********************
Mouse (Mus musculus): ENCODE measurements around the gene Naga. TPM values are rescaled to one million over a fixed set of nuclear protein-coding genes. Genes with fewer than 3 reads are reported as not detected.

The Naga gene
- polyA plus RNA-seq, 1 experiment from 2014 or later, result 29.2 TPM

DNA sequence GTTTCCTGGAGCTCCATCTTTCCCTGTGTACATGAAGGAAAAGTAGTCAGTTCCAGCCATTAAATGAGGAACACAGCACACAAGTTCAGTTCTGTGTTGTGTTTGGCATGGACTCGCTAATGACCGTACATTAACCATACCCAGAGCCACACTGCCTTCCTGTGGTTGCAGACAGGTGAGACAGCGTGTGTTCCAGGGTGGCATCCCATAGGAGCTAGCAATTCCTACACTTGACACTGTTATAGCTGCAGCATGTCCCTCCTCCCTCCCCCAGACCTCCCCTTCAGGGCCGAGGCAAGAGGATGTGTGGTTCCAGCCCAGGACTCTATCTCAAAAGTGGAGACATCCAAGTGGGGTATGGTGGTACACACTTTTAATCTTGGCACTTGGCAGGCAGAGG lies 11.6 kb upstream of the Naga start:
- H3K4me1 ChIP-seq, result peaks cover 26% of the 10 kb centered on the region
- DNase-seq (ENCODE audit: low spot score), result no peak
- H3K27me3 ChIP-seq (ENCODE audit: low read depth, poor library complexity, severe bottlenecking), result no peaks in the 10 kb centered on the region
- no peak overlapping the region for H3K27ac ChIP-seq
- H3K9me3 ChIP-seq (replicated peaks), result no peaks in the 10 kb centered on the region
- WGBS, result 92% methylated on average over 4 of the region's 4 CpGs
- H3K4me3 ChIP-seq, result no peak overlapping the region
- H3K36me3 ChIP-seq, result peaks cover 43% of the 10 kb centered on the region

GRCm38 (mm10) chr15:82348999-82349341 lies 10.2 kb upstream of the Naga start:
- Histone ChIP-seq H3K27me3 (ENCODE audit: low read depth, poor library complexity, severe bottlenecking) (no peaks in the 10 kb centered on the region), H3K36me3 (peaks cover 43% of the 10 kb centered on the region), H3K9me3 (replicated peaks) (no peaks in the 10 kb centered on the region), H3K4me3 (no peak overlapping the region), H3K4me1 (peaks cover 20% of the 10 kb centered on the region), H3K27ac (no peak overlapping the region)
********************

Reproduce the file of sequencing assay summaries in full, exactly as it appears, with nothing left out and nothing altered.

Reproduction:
Mouse (Mus musculus): ENCODE measurements around the gene Naga. TPM values are rescaled to one million over a fixed set of nuclear protein-coding genes. Genes with fewer than 3 reads are reported as not detected.

The Naga gene
- polyA plus RNA-seq, 1 experiment from 2014 or later, result 29.2 TPM

DNA sequence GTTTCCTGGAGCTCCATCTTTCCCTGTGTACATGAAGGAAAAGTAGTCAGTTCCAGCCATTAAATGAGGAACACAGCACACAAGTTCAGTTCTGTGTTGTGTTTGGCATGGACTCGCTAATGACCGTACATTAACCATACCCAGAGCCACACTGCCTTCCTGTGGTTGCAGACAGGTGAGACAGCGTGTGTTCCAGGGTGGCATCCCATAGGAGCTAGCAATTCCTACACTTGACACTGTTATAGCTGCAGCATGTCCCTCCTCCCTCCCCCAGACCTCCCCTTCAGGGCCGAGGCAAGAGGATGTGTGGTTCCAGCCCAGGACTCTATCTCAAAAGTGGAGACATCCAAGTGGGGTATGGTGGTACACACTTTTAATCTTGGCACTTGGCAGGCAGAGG lies 11.6 kb upstream of the Naga start:
- H3K4me1 ChIP-seq, result peaks cover 26% of the 10 kb centered on the region
- DNase-seq (ENCODE audit: low spot score), result no peak
- H3K27me3 ChIP-seq (ENCODE audit: low read depth, poor library complexity, severe bottlenecking), result no peaks in the 10 kb centered on the region
- no peak overlapping the region for H3K27ac ChIP-seq
- H3K9me3 ChIP-seq (replicated peaks), result no peaks in the 10 kb centered on the region
- WGBS, result 92% methylated on average over 4 of the region's 4 CpGs
- H3K4me3 ChIP-seq, result no peak overlapping the region
- H3K36me3 ChIP-seq, result peaks cover 43% of the 10 kb centered on the region

GRCm38 (mm10) chr15:82348999-82349341 lies 10.2 kb upstream of the Naga start:
- Histone ChIP-seq H3K27me3 (ENCODE audit: low read depth, poor library complexity, severe bottlenecking) (no peaks in the 10 kb centered on the region), H3K36me3 (peaks cover 43% of the 10 kb centered on the region), H3K9me3 (replicated peaks) (no peaks in the 10 kb centered on the region), H3K4me3 (no peak overlapping the region), H3K4me1 (peaks cover 20% of the 10 kb centered on the region), H3K27ac (no peak overlapping the region)